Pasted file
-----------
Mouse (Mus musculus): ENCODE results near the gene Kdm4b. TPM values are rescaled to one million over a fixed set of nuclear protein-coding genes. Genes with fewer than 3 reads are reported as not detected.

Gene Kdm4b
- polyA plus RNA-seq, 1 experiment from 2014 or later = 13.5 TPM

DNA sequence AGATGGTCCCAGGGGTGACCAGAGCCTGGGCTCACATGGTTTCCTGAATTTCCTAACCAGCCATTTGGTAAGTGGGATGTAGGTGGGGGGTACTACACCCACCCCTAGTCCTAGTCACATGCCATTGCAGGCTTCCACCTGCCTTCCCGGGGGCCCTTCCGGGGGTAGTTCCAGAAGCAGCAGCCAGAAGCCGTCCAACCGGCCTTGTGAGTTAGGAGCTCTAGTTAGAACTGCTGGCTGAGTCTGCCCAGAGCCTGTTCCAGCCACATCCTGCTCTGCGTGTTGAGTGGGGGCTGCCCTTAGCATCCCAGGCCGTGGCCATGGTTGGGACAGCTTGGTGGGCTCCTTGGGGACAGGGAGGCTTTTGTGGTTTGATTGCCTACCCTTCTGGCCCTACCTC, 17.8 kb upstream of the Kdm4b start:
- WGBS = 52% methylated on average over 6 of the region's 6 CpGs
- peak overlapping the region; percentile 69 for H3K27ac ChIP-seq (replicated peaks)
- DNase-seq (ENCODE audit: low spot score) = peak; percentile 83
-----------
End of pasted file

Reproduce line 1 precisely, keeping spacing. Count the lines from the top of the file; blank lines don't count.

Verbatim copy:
Mouse (Mus musculus): ENCODE results near the gene Kdm4b. TPM values are rescaled to one million over a fixed set of nuclear protein-coding genes. Genes with fewer than 3 reads are reported as not detected.